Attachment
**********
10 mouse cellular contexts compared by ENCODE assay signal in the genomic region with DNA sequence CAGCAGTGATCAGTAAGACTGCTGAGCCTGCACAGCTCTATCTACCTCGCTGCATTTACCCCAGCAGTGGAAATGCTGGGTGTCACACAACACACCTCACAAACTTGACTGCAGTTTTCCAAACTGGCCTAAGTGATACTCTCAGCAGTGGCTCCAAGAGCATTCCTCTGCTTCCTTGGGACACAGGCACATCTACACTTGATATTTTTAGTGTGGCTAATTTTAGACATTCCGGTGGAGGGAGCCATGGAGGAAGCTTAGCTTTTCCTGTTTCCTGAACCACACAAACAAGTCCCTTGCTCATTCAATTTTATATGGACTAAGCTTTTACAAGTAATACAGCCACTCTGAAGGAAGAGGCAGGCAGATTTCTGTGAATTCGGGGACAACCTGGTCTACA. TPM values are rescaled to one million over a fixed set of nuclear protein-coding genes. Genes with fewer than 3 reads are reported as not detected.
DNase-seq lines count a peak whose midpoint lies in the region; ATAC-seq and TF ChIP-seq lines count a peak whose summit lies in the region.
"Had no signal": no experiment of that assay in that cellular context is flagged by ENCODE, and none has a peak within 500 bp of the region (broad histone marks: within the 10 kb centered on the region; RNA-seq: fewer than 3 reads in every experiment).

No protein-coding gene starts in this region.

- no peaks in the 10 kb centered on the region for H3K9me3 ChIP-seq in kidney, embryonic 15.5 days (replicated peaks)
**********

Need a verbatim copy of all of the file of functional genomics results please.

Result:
10 mouse cellular contexts compared by ENCODE assay signal in the genomic region with DNA sequence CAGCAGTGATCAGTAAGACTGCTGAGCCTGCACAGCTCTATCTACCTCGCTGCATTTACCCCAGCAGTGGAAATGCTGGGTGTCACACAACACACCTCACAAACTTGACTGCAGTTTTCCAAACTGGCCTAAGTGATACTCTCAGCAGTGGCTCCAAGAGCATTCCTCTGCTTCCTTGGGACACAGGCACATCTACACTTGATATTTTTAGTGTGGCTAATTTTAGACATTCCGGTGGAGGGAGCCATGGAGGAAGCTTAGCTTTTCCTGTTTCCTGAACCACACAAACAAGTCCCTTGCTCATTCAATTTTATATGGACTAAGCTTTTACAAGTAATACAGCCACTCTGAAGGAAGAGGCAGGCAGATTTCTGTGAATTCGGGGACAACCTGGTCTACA. TPM values are rescaled to one million over a fixed set of nuclear protein-coding genes. Genes with fewer than 3 reads are reported as not detected.
DNase-seq lines count a peak whose midpoint lies in the region; ATAC-seq and TF ChIP-seq lines count a peak whose summit lies in the region.
"Had no signal": no experiment of that assay in that cellular context is flagged by ENCODE, and none has a peak within 500 bp of the region (broad histone marks: within the 10 kb centered on the region; RNA-seq: fewer than 3 reads in every experiment).

No protein-coding gene starts in this region.

- no peaks in the 10 kb centered on the region for H3K9me3 ChIP-seq in kidney, embryonic 15.5 days (replicated peaks)